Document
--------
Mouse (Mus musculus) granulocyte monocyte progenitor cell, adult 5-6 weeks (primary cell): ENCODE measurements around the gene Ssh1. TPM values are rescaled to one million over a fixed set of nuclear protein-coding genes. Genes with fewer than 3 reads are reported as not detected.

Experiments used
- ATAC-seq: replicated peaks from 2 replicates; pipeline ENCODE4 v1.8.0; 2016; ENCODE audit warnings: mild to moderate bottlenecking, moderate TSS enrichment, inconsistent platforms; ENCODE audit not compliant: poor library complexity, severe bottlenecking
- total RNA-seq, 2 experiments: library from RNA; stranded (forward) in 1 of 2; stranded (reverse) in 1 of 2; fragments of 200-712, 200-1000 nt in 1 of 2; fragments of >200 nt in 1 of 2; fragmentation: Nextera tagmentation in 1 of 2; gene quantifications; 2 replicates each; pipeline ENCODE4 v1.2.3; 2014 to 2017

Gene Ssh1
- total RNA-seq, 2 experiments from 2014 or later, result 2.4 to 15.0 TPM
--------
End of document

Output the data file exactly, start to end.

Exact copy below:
Mouse (Mus musculus) granulocyte monocyte progenitor cell, adult 5-6 weeks (primary cell): ENCODE measurements around the gene Ssh1. TPM values are rescaled to one million over a fixed set of nuclear protein-coding genes. Genes with fewer than 3 reads are reported as not detected.

Experiments used
- ATAC-seq: replicated peaks from 2 replicates; pipeline ENCODE4 v1.8.0; 2016; ENCODE audit warnings: mild to moderate bottlenecking, moderate TSS enrichment, inconsistent platforms; ENCODE audit not compliant: poor library complexity, severe bottlenecking
- total RNA-seq, 2 experiments: library from RNA; stranded (forward) in 1 of 2; stranded (reverse) in 1 of 2; fragments of 200-712, 200-1000 nt in 1 of 2; fragments of >200 nt in 1 of 2; fragmentation: Nextera tagmentation in 1 of 2; gene quantifications; 2 replicates each; pipeline ENCODE4 v1.2.3; 2014 to 2017

Gene Ssh1
- total RNA-seq, 2 experiments from 2014 or later, result 2.4 to 15.0 TPM